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like a drap o' raw whisky for a heartless man," quoth the trusty sergeant.

My dear fellow, keep up Colin, we are not half a mile from the manse. Run, Macbean, and announce our arrival.”

Hey-day, see! see! the chield's nae dead yet,exclaimed Macbean; “ look, sirs, look ! Maister Villejuive, is na' that the daft callan? Deil the like o' him e'er I ken’d; an' how muckle, an'crouse like, and cadgie he's grown.”

“ What, is it Glass, Sergeant? Is it Glass, Louis ?”

“It is, Colin ; he's going to the manse.'

«Holloo! holloo !” cried the sergeant. “ Sauney! Sauney! Sauney Glass, come here, ye lang-legged, battie-bummel; come here, and see your auld friends."

“ He'll be here in an instant, Colin; he hears the sergeant."

“ Deil the like oʻthat e'er I seed; VOL. III.

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the lang legs o' the chield hardly touch the ground," came from the lips of Macbean, as he stretched out his neck and gazed at Glass running towards them.

“You feel better, Colin;" said Louis. I do, I do,—but you have not said what Norah died of. Tell me, tell me, when did she die ?"_" An hour before your mother.”—“And what was the matter with her, did she die through grief?

« Ohon! I'm a peur man; this is. ware then the worst battle we e'er fought; dinna, dinna, dinna baith make yoursells like weans; ye’re baith begruttin eneugh already,” said the sergeant.

“ And Norah's dead! and she died of grief! O, cruel fates ! O God! why am I alive till this hour!” uttered Colin in the most bitter anguish.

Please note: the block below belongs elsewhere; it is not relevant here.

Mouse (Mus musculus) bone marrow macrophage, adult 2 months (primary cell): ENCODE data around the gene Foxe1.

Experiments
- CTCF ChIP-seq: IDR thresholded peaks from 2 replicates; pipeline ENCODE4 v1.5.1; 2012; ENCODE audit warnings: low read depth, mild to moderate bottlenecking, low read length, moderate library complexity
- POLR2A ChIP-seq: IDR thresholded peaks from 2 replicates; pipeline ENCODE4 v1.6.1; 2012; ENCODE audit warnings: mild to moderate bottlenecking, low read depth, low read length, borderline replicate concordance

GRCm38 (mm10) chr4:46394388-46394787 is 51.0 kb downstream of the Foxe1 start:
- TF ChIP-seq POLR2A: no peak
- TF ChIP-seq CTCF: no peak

“Aha! Sauney, my man,” said Mac

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" the young

bean,“ an’ it's you, anʼye're aye living, an' up with lavrock; ye've risen this morning to put your foot on the worm.”

“The laird ! the laird !” cried Glass, as he advanced bowing, laird living and greeting ! What ails ye, Colin dear? Jesu drive his grief awa; he's dead, an' she's dead, an' Norah's dead; an' we thought ye ware first dead ; they a' teld me ye were hagget in collops by naked savages; an’ Jesu! Jesu! Jesu! be thanket ye're here

now

O! how blithe will Ellen be!
Thou'll mak her glad in heart an' ce."

And Glass kept close to St. Clyde, till they got to the manse, when he ran forward to the door, and knocked very hard ; then, running round the gable of the house, he beat with the knuckles of his hands on a pane of the window, rhyming,

Bessie, Bessie, rise, lassie ;

The morning is blither than moon-day;
Gae tell Lady Ellen the laird's comee,

He's wat an' he's cauld, he's begruttin an'a'.
O rise, lassie, rise, and let him in,
An' tell Lady Ellen that Colin is come!"

And Glass versified with so much precipitation, that St. Clyde and Louis eould scarcely make sense of his words; but Bess arose, and came to the windows, holding up her short petticoat by the waist-band with one hand, whilst she hid, with the other, her plump snowy breasts.

Her presence seemed indeed to have captivated Glass's muse, for he pursued the impulse of the flame, and was distinetly heard on the other side of the house, versifying:

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What wad ye spier ?

Gae up the stair,
An' tell it to his sister,

Come, rise up, Bess,

Ye thoughtless lass,
An' tell it to your maister."

Bess, running to the front door, withdrew the bolts, and ran up stairs, and was distinctly heard hollowing out at Ellen's door, “Rise, Miss Ellen! rise ! he's come, Colin's come, and auld Macbean !"

Mrs. Thornhill had heard Bran barking, Glass knocking at the door (for it was Sandy's usual hour), and she awoke the minister, who had just time to get his small.clothes, and slippers, and night-gown on, when he sallied out of his chamber; it was just as El. len sprung from her bed, and flew into her morning dress; and by this time Colin and Louis had got into the parlour, opened the windows, and Macbean was untying a knapsack he car

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